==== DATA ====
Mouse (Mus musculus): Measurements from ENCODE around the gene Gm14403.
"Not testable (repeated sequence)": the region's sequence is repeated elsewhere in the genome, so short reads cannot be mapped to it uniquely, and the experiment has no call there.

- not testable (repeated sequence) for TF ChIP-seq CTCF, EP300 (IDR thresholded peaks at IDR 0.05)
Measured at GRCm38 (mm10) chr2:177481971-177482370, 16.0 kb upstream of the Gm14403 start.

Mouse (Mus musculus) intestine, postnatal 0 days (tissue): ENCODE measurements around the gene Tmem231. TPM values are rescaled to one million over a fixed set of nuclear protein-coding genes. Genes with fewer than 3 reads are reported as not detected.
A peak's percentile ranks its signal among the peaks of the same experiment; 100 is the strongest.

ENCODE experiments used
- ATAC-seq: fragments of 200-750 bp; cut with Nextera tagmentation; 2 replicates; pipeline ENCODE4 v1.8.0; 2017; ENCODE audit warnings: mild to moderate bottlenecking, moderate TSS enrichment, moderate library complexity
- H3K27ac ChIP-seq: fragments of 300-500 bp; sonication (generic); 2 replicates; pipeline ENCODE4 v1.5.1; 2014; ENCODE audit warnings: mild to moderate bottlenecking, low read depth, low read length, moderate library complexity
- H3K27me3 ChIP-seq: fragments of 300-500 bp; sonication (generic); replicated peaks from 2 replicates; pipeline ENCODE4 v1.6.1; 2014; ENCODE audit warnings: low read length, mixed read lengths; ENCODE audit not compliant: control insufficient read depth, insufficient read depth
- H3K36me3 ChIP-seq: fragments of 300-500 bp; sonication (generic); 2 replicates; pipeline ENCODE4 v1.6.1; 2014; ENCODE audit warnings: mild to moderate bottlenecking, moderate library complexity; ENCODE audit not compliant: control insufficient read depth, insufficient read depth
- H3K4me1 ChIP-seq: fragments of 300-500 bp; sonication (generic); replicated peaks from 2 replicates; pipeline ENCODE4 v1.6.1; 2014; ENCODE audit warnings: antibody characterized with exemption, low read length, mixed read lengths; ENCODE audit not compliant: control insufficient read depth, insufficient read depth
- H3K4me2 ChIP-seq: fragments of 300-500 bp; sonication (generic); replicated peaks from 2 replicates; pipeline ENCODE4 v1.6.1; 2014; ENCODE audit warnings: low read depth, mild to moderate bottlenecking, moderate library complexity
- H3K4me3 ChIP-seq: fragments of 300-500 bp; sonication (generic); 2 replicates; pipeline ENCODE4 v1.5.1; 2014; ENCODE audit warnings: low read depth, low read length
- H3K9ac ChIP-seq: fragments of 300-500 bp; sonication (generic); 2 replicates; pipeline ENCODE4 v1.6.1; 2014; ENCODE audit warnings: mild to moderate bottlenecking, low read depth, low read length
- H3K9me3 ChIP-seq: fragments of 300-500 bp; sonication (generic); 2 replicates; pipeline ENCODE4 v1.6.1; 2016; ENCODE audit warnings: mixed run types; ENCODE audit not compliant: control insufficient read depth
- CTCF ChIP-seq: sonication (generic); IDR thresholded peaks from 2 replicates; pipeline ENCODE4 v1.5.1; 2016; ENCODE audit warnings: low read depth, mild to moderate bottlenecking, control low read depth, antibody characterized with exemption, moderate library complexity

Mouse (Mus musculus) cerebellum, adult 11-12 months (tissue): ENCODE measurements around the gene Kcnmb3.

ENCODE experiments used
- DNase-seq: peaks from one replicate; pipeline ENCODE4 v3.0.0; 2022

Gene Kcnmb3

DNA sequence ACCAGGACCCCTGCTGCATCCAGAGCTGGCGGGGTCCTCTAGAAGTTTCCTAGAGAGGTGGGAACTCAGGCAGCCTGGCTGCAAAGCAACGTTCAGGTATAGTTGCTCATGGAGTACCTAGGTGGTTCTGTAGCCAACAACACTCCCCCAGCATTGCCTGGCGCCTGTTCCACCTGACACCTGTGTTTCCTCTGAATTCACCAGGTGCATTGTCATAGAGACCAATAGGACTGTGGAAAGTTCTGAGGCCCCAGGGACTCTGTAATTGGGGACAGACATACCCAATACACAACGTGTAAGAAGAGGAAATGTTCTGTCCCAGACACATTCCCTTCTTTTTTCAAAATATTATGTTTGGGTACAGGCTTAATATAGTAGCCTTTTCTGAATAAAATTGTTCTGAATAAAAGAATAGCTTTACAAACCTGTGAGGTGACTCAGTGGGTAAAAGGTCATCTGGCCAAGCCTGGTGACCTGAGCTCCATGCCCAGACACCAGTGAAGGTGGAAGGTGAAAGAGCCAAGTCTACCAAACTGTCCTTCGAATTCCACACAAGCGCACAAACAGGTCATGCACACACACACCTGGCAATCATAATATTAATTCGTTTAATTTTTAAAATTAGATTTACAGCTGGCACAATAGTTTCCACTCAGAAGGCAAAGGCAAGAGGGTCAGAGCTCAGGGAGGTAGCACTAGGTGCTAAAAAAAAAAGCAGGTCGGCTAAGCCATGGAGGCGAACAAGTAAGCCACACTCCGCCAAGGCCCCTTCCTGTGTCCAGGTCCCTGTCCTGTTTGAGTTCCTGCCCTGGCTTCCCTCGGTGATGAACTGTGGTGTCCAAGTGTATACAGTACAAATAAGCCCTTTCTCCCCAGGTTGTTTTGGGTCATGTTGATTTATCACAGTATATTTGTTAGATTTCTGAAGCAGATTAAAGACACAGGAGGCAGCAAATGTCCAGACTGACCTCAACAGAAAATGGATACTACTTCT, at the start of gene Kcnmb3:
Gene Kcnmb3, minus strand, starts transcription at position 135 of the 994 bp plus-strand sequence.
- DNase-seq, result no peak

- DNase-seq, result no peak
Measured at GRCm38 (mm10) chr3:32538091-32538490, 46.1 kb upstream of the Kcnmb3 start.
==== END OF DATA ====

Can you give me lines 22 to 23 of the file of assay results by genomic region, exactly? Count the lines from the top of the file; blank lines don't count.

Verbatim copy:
DNA sequence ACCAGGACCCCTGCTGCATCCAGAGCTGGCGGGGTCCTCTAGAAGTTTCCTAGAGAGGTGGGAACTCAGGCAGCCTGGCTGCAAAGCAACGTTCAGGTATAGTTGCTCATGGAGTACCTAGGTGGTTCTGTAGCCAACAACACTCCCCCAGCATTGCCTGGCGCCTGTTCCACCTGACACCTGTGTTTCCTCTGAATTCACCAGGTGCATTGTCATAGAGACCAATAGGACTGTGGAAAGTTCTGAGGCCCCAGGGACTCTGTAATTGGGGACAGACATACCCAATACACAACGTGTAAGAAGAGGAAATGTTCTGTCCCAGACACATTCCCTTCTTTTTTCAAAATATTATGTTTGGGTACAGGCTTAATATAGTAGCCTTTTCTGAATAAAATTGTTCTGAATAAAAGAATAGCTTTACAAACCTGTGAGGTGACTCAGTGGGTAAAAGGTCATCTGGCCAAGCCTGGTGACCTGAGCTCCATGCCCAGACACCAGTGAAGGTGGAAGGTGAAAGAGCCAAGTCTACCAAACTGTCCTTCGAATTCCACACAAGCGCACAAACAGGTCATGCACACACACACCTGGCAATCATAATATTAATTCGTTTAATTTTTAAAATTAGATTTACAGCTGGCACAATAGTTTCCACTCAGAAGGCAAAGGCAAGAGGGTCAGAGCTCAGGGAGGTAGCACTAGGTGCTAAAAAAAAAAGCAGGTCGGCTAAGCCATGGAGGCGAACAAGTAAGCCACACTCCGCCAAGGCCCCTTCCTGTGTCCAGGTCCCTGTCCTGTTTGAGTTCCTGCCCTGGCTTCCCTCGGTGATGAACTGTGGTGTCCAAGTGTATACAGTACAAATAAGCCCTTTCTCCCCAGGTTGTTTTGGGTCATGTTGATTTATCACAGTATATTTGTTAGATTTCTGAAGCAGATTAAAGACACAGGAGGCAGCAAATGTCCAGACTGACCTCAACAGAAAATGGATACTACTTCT, at the start of gene Kcnmb3:
Gene Kcnmb3, minus strand, starts transcription at position 135 of the 994 bp plus-strand sequence.